The Trump phenomenon at its base and out-on-the-outposts of its multiple online bases actually has elements of crazed counterculture, pure prank, trippy trickster, jackbooted jester, yes even the Ken Kesey and Abbie Hoffman-style mischief of this moment. (By the way, I loved the recent Joker movie, but these queasy elements may be why some critics saw it as fuel for basement-dwelling YouTube-inhaling incel-terrors.)
This is not just Trump supporters but Trump himself. Trump, with his avowed roots in New Thought and power-of-positive thinking thoughts, Trump with his wealth and bizarre erotic entitlement, is now creepy chaos curator, an angry alienated agitator, a wicked witch. I need not go so far as to call him Satan or the anti-Christ, mainly because that has been so overdone with every President since Reagan.
Trump uses magic in its Crowleyan sense: the ability to cause change in accordance with the will. Now, as a former dabbler in the dark arts, so to speak, now as a devout follower of Jesus, I am very suspicious and cautious concerning all things occult. But hopefully not in a kneejerk-fundamentalist way. But like the aforementioned Starhawk, I know many practitioners in pagan-and-new age-and-tarot circles who I believe to be people of great integrity who use magic for good. It simply isn’t a place I will go. God’s will, not my will, be done.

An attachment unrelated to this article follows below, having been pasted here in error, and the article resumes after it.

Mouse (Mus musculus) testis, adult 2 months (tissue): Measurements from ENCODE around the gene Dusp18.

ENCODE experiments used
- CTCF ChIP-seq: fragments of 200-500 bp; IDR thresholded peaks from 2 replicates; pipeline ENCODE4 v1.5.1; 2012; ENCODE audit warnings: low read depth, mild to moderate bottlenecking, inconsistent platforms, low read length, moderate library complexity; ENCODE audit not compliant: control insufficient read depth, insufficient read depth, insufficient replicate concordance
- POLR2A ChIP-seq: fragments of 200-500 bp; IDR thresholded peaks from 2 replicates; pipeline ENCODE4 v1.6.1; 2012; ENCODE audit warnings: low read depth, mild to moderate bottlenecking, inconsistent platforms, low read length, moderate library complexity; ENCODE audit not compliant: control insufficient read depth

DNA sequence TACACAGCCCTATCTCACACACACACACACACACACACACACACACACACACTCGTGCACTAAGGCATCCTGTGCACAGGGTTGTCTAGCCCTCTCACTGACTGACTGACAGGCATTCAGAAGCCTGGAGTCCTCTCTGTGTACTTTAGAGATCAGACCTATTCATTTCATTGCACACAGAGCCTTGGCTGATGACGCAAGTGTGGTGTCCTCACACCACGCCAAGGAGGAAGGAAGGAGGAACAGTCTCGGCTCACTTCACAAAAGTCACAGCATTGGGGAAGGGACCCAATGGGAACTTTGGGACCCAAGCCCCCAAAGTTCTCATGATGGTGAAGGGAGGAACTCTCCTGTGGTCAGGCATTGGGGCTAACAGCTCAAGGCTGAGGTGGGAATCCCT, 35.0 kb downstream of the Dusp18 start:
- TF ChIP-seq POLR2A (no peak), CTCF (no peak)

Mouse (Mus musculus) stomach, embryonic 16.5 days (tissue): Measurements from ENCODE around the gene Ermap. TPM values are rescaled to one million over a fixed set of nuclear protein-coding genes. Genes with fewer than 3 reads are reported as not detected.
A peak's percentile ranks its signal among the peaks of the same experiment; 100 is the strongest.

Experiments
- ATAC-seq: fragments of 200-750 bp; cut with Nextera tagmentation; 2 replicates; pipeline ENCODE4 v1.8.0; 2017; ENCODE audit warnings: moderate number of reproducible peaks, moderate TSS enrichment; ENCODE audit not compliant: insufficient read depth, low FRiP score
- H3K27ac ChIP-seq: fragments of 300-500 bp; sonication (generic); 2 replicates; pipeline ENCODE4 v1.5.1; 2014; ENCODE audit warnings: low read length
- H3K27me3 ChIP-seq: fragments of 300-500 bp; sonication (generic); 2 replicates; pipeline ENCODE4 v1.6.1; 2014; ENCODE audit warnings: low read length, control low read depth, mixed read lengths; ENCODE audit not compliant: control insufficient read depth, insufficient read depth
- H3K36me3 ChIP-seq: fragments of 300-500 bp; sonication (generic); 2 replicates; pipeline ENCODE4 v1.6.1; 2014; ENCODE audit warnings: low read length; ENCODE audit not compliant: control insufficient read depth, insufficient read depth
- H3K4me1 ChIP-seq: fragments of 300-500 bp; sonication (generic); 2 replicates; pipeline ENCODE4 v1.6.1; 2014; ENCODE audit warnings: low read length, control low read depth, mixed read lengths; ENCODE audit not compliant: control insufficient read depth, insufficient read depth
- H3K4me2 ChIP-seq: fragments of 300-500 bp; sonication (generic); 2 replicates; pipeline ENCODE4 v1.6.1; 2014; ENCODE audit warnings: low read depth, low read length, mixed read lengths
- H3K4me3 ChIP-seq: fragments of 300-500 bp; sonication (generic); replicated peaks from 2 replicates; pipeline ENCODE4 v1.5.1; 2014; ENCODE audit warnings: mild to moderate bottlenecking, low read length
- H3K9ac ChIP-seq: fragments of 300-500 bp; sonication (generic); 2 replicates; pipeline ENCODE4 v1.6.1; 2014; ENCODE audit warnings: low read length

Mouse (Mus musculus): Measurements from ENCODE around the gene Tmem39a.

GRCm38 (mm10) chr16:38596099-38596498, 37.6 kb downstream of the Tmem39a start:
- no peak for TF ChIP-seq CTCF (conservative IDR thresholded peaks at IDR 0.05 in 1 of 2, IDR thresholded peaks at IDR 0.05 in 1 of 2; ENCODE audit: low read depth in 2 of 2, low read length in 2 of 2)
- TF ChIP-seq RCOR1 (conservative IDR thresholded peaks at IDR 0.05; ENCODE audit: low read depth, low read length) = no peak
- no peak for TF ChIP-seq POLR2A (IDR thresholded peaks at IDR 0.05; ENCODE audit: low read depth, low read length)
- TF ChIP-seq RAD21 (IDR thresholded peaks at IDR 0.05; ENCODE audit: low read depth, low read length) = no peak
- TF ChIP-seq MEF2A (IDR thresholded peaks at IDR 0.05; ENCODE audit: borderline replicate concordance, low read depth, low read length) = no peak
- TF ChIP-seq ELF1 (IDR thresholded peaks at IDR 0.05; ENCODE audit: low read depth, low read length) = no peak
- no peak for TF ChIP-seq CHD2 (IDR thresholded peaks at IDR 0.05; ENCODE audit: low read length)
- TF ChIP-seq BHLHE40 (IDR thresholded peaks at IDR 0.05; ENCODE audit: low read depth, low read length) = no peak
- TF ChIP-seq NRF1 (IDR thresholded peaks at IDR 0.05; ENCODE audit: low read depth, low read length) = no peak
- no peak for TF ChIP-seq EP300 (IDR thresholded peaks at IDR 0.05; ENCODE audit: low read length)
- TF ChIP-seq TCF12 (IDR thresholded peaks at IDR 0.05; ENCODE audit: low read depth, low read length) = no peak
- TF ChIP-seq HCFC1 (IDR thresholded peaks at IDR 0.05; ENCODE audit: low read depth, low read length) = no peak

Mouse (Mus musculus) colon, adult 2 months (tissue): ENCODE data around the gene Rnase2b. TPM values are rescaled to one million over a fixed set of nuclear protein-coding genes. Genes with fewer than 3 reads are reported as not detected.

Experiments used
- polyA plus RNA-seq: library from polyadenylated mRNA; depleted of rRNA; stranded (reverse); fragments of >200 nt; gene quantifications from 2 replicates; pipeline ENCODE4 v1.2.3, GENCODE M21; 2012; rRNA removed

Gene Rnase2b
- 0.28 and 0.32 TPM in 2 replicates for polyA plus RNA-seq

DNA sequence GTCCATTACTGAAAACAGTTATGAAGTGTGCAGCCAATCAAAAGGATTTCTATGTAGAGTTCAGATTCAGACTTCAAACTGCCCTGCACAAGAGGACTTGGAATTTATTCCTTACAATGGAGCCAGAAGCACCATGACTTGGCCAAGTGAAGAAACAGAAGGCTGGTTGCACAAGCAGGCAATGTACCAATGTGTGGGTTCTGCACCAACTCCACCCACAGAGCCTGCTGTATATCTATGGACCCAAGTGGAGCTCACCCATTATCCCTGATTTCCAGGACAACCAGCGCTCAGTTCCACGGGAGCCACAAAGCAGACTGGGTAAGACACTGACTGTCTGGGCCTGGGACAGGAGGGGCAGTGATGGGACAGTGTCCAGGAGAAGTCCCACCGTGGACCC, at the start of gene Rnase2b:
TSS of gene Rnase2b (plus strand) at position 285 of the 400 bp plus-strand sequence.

Even as a leftwing evangelical, I am also an academic-minded inclusive religious-studies scholar, so I do not reject other religions or magical modalities out-of-hand. Based on the Crowleyan concept of magic, depending on the will, the discipline could be a tactic, deployed for good or ill. But with Trump’s mastery of this magic, I am clear that it’s not good or for good, but you can do your own homework and draw your own conclusions on that. Simply administrative wrangling, the nasty parade of tweeting and trolling, this says enough for me.
Although I have never taken a deep dive into all of Trump’s evangelical friends, because-who-has-time-for -these-charlatans, I have never believed they have authentic fidelity to the crucified Christ. I also don’t buy the born-again King David stories about Trump. See, the Putin-apologist Franklin Graham seems all-in for the white male masculinity archetypes of hyper-chauvinism pro-Hell anti-gay crap. And pastor-adviser Paula White’s viral anti-witchcraft rant of January 2020 was itself a particularly perverse kind of incendiary incantation. What I am saying is: too much of what calls itself evangelical Christianity in this country is increasingly a toxic brew of white supremacy and anti-body anti-earth Gnostic magic of its own ilk.
Years ago, I learned about heavy-metal fans in northern europe burning churches, hating Christians because we are the weak religion, the powerless religion. The magic of the far right as I see it follows Nietzsche to his logical conclusions.